Romanticizing America

As the world watches, waits, and wonders as it relates to Russia, Ukraine, and what may or may not be next, America, like usual these days on any and every topic, is split.

There seem to be three camps on this specific topic; stay out, go in, and our current policy of split the difference.

The stay-out crowd has always existed. They’re the group that, ironically, saved the world. Back in 1939, an insane madman was encroaching on European territories using the most asinine propaganda to justify his actions (sound familiar?), and Americans overwhelmingly said, “we have our own problems, you guys figure it out.” Two years later, Pearl Harbor, Hawaii was attacked, and America was forced into World War II…and history correctly records that we led the way to literally saving the world from a Nazi regime.

The split-the-difference crowd is the pragmatic group that says that America can’t, in and of itself, be the world’s police and certainly doesn’t need to send its sons and daughters to die everywhere, all of the time. But they also acknowledge we also can’t sit on the sidelines. Their approach is to work with multiple allies, find common ground on strategies, and, working with our partners, do everything we can to both assist and stay at an arm’s distance.

The go-in crowd has won the argument historically. This is the group that lives off of the fuel that is World War II. America saved the planet and is the greatest fighting force and liberating army on earth and should go where people need it to go.

The problem with that latter group is that they live off of a romanticized fairy tale of what America is and ignore actual results.

Pop quiz: when was the last time in history that America actually liberated and freed a nation, leaving it better off than when we entered it?

Take your time…

Also, while you’re thinking about it, do what those of us in the business world call a cost analysis…or perhaps, more relatable, think of it like a batting average in the sense of how many times has America proclaimed to be charging in as the superhero of the world, and how many times has she achieved her goal?

And the answer is…The Persian Gulf War of 1990. End of list.

To be clear, this is not in any way meant to demean or dismiss the amazing men and women who serve nor to in any way suggest that their sacrifices have been in vain. This is merely an exercise in understanding why the whole “America liberates the world” argument is so absurd and provably stupid that those of us who claim to be patriotic really need to lose that as a justification.

If World War II was America’s defining moment, then start the clock there; The Korean War was a disaster…Vietnam more so. We liberated essentially no one in either of those conflicts, and many would argue that we plunged both nations into decades of poverty and suffering. To argue that South Korea’s relatively recent explosion as an economic power is in any way directly tied to our efforts in the Korean War is to completely re-write history.

While there have been minor operations (relatively speaking) with some, more mixed results, such as Grenada and Bosnia, the recent history of America leaving a country in better condition than when we left it is hardly brag-worthy.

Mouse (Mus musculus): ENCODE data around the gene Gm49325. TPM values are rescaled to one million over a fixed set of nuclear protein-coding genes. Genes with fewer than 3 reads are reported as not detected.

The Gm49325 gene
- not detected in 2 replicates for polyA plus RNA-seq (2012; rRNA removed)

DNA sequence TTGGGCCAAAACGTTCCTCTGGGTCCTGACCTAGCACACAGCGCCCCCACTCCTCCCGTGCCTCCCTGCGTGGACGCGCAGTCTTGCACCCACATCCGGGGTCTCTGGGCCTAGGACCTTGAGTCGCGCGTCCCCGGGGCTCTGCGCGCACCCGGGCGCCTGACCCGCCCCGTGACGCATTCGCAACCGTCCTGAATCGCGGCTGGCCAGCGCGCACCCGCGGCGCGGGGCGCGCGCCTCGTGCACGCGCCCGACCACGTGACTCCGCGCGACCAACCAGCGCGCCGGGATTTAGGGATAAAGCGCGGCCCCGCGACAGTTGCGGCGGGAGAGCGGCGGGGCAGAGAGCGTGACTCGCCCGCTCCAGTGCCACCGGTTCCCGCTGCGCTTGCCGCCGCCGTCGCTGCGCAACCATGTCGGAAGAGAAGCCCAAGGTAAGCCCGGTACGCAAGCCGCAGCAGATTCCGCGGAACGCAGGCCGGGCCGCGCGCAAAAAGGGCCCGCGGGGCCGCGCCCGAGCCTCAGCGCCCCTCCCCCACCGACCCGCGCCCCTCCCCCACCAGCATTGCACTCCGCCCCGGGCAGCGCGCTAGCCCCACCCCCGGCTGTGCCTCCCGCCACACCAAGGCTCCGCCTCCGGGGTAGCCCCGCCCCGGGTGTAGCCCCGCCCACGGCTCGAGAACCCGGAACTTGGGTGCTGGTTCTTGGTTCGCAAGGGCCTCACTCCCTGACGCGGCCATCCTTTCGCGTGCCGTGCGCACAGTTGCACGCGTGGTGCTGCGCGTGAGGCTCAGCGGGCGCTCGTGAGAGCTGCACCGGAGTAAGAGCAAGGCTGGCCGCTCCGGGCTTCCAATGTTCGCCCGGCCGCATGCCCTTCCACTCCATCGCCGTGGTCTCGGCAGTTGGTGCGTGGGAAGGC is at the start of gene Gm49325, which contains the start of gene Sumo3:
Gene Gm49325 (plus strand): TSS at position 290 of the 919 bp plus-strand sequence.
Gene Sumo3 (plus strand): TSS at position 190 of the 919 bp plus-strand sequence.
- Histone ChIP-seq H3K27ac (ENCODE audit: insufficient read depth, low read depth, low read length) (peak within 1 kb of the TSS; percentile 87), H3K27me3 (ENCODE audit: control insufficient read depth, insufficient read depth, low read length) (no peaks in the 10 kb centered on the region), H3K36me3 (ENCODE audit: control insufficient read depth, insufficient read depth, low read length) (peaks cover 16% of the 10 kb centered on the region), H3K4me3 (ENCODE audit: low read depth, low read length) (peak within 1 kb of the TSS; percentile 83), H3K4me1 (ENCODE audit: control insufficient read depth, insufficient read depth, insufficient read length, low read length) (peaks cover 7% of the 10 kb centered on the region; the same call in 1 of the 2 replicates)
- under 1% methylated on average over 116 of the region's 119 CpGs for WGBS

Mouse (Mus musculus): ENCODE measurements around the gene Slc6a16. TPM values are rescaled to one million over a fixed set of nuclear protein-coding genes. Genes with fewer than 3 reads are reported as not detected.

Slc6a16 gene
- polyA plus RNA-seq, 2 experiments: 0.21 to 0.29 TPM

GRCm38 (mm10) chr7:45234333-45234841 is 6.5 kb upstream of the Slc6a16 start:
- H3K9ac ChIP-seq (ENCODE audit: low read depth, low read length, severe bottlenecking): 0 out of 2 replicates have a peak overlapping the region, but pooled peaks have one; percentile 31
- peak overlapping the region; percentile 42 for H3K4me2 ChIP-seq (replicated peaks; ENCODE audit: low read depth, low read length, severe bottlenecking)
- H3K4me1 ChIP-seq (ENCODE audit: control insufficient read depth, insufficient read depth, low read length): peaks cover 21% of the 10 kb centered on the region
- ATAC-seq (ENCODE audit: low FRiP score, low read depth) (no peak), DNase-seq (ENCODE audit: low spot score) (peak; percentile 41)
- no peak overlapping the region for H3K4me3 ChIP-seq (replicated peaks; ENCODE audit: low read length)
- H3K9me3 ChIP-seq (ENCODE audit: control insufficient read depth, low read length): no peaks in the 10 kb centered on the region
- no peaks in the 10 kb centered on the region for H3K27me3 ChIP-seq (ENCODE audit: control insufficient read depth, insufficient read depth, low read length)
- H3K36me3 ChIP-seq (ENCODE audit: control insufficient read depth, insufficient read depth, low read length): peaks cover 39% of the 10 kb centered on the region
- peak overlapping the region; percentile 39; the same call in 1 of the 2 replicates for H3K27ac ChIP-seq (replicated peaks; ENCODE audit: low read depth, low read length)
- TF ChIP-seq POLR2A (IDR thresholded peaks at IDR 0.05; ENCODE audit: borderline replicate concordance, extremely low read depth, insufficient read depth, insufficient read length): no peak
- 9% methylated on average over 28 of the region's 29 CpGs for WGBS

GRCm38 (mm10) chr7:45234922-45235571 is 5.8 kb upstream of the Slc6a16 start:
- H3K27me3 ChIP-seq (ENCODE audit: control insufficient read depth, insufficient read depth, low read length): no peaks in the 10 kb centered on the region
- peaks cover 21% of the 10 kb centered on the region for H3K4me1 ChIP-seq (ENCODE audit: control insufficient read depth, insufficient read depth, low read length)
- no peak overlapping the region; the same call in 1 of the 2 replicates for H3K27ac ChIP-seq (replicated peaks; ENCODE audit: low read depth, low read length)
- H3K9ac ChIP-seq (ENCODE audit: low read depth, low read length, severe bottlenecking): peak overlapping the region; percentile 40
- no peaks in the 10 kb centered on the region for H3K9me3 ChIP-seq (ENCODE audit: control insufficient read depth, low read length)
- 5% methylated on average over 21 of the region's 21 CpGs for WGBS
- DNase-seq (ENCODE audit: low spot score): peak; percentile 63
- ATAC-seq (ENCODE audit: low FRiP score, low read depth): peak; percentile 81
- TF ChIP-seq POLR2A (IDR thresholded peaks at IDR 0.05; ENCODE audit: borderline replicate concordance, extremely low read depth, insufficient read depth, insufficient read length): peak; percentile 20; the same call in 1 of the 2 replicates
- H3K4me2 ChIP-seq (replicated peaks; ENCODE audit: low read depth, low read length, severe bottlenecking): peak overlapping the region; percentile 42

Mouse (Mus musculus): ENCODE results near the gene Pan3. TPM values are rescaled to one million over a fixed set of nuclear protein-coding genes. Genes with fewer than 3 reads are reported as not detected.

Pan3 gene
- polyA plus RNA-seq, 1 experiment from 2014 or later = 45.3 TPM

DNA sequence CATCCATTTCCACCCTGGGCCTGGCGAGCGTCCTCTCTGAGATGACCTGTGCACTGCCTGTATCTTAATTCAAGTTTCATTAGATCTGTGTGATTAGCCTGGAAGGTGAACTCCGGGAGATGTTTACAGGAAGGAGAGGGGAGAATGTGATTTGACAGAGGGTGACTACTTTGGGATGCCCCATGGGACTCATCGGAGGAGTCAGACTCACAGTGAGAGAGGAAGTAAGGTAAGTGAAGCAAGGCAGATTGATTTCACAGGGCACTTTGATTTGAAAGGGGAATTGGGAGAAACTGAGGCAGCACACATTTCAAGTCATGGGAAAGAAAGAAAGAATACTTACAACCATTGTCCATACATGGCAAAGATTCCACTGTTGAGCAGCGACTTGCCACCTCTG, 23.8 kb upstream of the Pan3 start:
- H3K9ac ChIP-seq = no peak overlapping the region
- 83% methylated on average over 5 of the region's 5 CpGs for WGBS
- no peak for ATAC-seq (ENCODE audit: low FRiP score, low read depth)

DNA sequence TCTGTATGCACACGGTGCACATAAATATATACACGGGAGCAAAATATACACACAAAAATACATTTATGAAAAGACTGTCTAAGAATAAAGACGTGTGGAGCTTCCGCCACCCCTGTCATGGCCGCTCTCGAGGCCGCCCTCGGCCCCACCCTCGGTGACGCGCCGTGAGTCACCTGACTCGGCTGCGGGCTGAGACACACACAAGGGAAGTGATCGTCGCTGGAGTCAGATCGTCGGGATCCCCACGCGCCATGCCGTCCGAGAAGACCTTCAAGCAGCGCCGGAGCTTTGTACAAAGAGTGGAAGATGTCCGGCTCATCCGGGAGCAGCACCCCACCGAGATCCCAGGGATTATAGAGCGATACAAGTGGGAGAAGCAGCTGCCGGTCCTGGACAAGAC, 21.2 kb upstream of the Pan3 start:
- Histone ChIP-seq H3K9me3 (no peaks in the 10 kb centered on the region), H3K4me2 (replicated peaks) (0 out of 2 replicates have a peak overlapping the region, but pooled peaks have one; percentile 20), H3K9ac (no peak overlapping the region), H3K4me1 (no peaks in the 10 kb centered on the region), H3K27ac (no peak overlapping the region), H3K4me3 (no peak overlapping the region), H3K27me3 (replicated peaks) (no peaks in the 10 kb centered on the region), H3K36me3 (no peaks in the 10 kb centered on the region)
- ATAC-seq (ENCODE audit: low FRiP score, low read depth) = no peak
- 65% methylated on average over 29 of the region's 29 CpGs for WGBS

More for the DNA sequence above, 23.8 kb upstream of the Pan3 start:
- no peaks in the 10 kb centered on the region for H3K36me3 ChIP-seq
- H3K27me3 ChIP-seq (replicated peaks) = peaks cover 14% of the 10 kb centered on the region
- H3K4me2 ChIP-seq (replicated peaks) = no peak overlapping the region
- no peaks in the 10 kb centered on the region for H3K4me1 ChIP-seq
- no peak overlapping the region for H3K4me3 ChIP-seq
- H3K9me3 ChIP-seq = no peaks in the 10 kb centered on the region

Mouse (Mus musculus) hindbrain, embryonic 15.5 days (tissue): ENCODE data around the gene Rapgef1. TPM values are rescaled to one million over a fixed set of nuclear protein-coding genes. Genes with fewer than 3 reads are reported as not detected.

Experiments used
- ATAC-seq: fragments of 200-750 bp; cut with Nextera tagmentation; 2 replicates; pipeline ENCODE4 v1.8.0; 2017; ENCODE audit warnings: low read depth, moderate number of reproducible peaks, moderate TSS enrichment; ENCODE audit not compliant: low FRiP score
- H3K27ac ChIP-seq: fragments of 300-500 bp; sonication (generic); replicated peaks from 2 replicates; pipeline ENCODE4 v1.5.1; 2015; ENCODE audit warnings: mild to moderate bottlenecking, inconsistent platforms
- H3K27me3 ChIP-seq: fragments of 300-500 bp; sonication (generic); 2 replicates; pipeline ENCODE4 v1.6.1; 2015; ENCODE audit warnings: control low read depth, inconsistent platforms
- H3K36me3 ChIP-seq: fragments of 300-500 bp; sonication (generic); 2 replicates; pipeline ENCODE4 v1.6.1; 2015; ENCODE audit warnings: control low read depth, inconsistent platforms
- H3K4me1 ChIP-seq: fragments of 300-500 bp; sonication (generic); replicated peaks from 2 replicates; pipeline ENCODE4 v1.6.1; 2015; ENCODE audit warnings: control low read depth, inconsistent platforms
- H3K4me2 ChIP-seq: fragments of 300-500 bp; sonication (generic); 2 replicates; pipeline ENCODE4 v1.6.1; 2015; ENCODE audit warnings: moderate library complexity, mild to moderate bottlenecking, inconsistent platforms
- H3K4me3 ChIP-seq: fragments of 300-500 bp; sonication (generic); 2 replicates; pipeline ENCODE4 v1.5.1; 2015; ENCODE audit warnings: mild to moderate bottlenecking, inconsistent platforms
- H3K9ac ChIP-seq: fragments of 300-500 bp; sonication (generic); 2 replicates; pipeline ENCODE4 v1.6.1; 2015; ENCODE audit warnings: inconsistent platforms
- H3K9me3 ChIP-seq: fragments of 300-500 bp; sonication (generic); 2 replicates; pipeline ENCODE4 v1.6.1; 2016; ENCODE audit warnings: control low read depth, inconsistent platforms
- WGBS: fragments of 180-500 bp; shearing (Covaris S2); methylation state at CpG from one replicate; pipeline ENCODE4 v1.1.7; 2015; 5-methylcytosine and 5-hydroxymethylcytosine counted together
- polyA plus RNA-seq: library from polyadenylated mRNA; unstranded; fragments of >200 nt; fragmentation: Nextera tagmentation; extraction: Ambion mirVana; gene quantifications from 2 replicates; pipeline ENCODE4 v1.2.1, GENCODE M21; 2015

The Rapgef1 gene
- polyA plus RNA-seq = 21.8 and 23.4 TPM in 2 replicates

Mogadishu aka “Black Hawk Down,” was a disgrace in 1993 and God knows the disaster that was last August’s pull-out from Afghanistan showed us all we need to know about the state of that nation after 20 years of American military occupation. While Iraq and the world are far better off without Saddam Hussein, that nation is no friend of America’s and teeters on authoritarian rule once again.

The always promised pictures of American soldiers being cheered and hailed as liberators rarely ever actually develop, and even if they do, they are replaced months or years later by the reality that little actually changed. This is the result of many things, almost all of them having nothing to do with the actual soldiers, and everything to do with our romanticized hubris highlighting our endless national ego that somehow dictates that we can, will, and have so many times, been successful in unleashing people from the chains of their oppressors. Since World War II, not so much…so maybe we should rethink our yee-haw, let’s go save the world policy and drink a tall cool glass of reality based on results.

This is not to say that we do nothing, nor that we need to do things better. Most of the blame for our goals not being achieved lie at the feet of political leaders for a variety of reasons, usually not being willing to truly unleash the might of the U.S. military in order to allow it to actually achieve the stated goals. And therein lies a rub; like usual, we’re the problem. Many Americans support the idea of helping others and maintaining democracies for a variety of reasons, but there’s always a but. In this case, the “but” is that Americans can’t stomach what real war looks like. It’s as close as we get to what we also can’t often handle watching; nature and the wild at work. The actual liberation of a people is bloody, gory, brutal, and impossible to achieve without endless death, many of them of civilians, most notably, women, the elderly, and children. As a collective nation, we can’t lay our pillows on our heads in our comfortable suburban homes at night and sleep with those images on our consciences. Our elected leaders know that, and thus, the cycle continues.

So stop with the chest-pounding and battle crying, and start with acceptance, understanding, and humility. We’ll all get a lot further from there, whether it be at your kitchen table or at the Pentagon.

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